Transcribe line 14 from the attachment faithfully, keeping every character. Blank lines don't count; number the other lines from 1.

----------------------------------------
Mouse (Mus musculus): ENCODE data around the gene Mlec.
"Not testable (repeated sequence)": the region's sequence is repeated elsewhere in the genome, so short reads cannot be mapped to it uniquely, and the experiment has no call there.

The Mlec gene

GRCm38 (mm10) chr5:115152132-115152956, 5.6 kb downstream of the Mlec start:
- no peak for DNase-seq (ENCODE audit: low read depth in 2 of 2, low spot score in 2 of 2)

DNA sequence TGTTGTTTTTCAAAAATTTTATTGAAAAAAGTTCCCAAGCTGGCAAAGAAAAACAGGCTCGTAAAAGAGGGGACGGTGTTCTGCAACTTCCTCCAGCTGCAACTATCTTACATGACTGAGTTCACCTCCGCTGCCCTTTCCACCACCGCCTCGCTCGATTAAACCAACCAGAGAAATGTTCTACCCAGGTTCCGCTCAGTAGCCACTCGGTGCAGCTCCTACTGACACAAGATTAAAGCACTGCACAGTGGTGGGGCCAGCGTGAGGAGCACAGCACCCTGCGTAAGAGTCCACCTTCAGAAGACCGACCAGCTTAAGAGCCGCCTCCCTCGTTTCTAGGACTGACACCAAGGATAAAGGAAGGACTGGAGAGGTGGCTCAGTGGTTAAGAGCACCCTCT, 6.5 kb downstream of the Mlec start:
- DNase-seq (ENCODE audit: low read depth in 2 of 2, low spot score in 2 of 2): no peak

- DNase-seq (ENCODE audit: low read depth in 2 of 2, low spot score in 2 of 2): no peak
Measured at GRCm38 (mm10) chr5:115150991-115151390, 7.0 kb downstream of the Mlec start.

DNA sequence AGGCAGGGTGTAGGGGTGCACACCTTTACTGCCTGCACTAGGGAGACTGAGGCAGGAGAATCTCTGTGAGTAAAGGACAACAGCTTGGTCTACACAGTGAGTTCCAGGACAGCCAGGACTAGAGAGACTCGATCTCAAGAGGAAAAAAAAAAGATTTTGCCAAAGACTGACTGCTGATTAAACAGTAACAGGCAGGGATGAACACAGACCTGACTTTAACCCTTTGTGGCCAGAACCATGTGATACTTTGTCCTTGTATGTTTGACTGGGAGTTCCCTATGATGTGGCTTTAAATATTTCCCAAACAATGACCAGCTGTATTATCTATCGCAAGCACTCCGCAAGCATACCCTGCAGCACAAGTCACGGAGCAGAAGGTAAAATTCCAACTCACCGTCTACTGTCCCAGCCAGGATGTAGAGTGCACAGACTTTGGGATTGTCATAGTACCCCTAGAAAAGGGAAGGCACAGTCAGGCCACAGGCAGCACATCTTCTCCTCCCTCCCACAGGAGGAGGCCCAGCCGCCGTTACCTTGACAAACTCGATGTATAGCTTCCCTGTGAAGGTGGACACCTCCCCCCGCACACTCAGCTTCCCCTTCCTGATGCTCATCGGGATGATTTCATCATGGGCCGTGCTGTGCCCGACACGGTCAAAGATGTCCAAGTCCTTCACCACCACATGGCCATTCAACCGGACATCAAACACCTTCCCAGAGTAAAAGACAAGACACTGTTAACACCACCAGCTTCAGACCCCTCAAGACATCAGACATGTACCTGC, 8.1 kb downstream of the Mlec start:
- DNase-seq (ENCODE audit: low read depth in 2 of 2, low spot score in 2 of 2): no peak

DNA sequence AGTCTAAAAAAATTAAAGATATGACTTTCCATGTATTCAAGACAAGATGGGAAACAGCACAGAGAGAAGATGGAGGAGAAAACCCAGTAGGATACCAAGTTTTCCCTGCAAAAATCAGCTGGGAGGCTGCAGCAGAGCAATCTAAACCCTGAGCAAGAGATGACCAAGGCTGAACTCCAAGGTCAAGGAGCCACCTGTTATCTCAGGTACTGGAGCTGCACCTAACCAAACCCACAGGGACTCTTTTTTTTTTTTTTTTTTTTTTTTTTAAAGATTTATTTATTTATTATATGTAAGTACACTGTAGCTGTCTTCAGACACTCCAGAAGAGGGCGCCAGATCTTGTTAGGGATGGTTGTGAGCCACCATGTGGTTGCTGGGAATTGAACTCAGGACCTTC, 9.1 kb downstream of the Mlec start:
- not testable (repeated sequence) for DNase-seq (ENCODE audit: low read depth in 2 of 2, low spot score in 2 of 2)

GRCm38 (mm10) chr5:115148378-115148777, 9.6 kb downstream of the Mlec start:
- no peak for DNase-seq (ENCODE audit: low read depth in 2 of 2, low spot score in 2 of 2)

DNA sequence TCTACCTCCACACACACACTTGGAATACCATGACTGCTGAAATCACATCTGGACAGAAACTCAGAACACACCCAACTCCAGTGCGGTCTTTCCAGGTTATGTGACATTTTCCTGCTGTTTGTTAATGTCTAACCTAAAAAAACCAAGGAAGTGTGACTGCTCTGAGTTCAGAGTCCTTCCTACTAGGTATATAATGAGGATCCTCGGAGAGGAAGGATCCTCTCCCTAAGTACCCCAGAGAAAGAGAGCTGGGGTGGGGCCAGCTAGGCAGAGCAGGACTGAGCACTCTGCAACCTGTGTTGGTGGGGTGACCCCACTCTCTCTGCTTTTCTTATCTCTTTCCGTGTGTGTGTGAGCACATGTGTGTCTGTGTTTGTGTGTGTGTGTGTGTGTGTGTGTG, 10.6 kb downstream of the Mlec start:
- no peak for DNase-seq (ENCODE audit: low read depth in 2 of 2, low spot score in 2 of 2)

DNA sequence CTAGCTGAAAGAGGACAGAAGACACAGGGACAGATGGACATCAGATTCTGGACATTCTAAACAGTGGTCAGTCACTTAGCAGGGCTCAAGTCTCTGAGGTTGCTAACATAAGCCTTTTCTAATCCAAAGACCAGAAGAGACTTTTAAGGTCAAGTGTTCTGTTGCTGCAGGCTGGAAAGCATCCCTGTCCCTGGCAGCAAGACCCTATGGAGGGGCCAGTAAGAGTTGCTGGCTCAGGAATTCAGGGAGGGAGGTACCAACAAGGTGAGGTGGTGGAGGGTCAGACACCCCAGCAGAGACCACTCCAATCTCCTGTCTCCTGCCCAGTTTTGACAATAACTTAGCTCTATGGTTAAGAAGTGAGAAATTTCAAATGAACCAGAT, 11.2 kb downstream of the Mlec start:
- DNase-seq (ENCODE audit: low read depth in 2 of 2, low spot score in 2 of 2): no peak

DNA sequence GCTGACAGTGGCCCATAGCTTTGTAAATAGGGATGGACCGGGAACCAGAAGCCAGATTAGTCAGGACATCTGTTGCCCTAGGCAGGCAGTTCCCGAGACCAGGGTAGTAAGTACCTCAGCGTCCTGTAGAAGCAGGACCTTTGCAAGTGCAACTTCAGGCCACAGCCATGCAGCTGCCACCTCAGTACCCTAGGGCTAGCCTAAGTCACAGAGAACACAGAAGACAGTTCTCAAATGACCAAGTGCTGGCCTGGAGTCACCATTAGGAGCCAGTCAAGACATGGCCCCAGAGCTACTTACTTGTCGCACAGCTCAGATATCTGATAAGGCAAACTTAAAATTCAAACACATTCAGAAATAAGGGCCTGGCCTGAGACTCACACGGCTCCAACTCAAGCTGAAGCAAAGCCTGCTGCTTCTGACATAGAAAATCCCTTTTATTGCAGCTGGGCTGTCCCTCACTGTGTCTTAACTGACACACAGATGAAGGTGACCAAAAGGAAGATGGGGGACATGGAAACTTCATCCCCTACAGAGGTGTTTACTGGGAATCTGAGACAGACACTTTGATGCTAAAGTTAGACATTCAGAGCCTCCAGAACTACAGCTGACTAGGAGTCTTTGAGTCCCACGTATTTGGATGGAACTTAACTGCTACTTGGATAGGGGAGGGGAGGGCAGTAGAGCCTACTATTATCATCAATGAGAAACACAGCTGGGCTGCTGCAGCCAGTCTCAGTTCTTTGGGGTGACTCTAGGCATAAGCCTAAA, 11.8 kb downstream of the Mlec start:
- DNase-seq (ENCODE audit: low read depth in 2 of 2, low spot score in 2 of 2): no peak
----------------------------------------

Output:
GRCm38 (mm10) chr5:115148378-115148777, 9.6 kb downstream of the Mlec start: